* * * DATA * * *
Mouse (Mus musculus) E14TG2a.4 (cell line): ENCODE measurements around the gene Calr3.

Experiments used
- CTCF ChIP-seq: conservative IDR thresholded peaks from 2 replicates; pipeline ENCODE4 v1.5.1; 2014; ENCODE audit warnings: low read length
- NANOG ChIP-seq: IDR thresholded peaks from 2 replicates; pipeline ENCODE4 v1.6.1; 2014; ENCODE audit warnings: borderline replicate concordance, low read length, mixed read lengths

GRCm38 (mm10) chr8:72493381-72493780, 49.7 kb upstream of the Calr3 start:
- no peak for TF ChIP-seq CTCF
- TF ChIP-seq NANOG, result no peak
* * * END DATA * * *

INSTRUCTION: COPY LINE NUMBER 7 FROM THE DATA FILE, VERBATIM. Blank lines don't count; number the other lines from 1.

- TF ChIP-seq NANOG, result no peak